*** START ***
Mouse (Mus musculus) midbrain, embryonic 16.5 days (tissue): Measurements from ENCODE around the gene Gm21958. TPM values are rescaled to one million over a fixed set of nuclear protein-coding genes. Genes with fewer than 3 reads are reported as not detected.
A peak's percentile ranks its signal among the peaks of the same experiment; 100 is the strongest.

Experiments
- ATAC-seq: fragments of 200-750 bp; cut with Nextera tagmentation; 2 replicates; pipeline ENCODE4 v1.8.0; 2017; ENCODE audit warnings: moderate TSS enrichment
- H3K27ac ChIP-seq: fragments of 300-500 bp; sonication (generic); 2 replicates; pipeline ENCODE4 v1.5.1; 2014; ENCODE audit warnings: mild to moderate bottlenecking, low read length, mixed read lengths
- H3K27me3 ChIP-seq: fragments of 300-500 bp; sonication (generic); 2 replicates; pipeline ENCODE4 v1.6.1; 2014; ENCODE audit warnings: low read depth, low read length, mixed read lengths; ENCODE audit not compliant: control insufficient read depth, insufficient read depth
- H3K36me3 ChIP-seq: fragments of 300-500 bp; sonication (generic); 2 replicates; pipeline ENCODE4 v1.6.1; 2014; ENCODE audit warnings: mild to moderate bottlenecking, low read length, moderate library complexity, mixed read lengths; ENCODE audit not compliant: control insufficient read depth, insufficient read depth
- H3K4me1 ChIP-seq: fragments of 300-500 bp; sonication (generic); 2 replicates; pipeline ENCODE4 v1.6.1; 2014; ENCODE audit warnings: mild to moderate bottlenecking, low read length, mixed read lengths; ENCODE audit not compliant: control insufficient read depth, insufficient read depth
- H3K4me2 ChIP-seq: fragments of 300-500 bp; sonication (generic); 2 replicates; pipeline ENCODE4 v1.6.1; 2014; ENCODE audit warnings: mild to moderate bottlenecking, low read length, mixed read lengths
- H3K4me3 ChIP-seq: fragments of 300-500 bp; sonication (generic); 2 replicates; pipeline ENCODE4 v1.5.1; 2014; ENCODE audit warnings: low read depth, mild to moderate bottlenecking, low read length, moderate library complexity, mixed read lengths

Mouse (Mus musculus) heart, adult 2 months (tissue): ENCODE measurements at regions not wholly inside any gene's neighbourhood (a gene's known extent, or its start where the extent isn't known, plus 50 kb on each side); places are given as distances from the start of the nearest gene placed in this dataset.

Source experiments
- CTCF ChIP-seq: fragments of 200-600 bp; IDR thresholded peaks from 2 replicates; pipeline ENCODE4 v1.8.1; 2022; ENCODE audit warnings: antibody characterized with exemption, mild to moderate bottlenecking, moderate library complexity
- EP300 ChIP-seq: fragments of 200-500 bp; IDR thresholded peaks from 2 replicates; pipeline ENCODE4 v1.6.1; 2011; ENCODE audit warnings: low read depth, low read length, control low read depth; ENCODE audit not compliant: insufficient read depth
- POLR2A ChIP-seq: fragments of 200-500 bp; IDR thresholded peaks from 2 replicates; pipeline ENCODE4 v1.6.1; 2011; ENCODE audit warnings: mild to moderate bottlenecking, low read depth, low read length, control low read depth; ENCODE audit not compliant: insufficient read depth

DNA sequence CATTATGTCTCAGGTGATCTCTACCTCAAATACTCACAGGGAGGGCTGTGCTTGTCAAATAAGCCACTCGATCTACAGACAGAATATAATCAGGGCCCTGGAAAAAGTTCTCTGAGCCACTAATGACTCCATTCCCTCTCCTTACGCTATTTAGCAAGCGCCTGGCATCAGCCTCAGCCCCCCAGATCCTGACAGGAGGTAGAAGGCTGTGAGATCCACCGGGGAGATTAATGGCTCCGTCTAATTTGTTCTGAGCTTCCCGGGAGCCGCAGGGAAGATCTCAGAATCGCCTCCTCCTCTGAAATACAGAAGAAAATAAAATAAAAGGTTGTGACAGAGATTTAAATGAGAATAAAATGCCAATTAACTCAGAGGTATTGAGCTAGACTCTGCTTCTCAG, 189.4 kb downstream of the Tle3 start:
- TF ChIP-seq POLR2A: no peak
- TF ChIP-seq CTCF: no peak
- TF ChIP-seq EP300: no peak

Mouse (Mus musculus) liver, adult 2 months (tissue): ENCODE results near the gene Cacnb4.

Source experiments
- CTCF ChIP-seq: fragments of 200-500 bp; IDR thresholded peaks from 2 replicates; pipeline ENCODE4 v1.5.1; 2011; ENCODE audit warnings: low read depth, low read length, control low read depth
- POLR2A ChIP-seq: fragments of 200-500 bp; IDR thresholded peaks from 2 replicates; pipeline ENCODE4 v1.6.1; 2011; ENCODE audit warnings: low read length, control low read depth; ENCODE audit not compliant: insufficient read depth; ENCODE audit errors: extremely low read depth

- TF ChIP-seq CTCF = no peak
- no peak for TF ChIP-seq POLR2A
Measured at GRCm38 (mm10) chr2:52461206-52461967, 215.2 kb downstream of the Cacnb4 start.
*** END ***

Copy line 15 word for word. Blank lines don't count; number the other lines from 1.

- POLR2A ChIP-seq: fragments of 200-500 bp; IDR thresholded peaks from 2 replicates; pipeline ENCODE4 v1.6.1; 2011; ENCODE audit warnings: mild to moderate bottlenecking, low read depth, low read length, control low read depth; ENCODE audit not compliant: insufficient read depth